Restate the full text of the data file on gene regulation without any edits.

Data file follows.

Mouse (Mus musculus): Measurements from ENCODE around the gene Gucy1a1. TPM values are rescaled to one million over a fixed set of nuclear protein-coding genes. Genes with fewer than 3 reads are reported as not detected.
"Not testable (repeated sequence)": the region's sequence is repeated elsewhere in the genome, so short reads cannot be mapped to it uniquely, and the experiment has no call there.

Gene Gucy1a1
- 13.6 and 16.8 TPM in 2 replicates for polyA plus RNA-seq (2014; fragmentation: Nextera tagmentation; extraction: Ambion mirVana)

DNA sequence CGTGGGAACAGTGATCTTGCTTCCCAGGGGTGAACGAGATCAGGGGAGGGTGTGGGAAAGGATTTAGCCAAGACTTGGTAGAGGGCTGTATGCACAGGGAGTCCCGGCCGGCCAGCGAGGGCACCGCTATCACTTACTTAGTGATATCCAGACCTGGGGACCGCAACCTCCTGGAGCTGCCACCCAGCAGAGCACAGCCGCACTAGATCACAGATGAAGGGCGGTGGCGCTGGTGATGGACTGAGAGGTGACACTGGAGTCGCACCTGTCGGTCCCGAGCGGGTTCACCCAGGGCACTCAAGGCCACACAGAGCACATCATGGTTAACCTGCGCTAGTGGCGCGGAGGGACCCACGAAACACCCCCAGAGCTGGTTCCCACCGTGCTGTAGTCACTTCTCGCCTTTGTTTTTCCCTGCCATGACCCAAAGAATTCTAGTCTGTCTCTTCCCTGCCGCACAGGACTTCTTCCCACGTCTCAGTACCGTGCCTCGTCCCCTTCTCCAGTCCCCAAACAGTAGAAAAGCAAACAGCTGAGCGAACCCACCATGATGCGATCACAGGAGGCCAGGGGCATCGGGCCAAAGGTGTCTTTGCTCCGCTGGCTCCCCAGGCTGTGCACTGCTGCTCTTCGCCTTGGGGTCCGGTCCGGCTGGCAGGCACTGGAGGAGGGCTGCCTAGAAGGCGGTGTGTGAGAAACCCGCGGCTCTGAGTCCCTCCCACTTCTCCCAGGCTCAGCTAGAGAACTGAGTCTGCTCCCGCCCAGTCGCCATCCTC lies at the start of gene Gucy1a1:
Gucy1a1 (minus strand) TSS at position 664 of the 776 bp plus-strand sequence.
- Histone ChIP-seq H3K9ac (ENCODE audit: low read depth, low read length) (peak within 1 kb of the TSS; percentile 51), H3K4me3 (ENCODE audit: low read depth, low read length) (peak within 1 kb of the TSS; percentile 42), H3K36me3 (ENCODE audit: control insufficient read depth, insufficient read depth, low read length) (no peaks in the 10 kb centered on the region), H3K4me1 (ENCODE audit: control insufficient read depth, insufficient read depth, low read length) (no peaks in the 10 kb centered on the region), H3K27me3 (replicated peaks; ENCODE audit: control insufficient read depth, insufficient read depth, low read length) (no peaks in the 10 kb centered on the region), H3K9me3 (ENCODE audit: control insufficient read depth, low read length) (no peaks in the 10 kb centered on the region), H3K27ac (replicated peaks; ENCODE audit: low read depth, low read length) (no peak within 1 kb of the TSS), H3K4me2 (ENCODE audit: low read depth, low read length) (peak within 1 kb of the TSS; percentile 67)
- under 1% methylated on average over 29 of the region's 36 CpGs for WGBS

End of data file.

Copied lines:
Mouse (Mus musculus): Measurements from ENCODE around the gene Gucy1a1. TPM values are rescaled to one million over a fixed set of nuclear protein-coding genes. Genes with fewer than 3 reads are reported as not detected.
"Not testable (repeated sequence)": the region's sequence is repeated elsewhere in the genome, so short reads cannot be mapped to it uniquely, and the experiment has no call there.

Gene Gucy1a1
- 13.6 and 16.8 TPM in 2 replicates for polyA plus RNA-seq (2014; fragmentation: Nextera tagmentation; extraction: Ambion mirVana)

DNA sequence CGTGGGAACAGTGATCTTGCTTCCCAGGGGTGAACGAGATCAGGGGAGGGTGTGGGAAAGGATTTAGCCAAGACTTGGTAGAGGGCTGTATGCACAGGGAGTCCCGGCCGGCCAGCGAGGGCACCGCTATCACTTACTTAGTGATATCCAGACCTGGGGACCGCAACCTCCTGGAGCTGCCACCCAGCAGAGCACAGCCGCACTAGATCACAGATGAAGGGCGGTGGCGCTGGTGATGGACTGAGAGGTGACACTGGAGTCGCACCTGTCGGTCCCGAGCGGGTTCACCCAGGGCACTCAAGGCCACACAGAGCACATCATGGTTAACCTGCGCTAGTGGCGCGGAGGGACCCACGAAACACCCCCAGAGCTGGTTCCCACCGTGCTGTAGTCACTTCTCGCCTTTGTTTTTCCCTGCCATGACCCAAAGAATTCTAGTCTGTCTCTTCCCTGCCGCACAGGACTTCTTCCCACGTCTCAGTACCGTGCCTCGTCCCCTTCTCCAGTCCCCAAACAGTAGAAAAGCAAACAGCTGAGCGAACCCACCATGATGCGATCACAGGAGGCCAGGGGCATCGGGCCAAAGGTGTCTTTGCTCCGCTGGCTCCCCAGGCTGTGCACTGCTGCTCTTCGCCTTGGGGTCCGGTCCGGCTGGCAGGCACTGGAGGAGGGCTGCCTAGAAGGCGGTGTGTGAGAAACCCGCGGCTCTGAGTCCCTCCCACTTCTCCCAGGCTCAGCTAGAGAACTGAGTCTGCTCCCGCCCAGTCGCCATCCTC lies at the start of gene Gucy1a1:
Gucy1a1 (minus strand) TSS at position 664 of the 776 bp plus-strand sequence.
- Histone ChIP-seq H3K9ac (ENCODE audit: low read depth, low read length) (peak within 1 kb of the TSS; percentile 51), H3K4me3 (ENCODE audit: low read depth, low read length) (peak within 1 kb of the TSS; percentile 42), H3K36me3 (ENCODE audit: control insufficient read depth, insufficient read depth, low read length) (no peaks in the 10 kb centered on the region), H3K4me1 (ENCODE audit: control insufficient read depth, insufficient read depth, low read length) (no peaks in the 10 kb centered on the region), H3K27me3 (replicated peaks; ENCODE audit: control insufficient read depth, insufficient read depth, low read length) (no peaks in the 10 kb centered on the region), H3K9me3 (ENCODE audit: control insufficient read depth, low read length) (no peaks in the 10 kb centered on the region), H3K27ac (replicated peaks; ENCODE audit: low read depth, low read length) (no peak within 1 kb of the TSS), H3K4me2 (ENCODE audit: low read depth, low read length) (peak within 1 kb of the TSS; percentile 67)
- under 1% methylated on average over 29 of the region's 36 CpGs for WGBS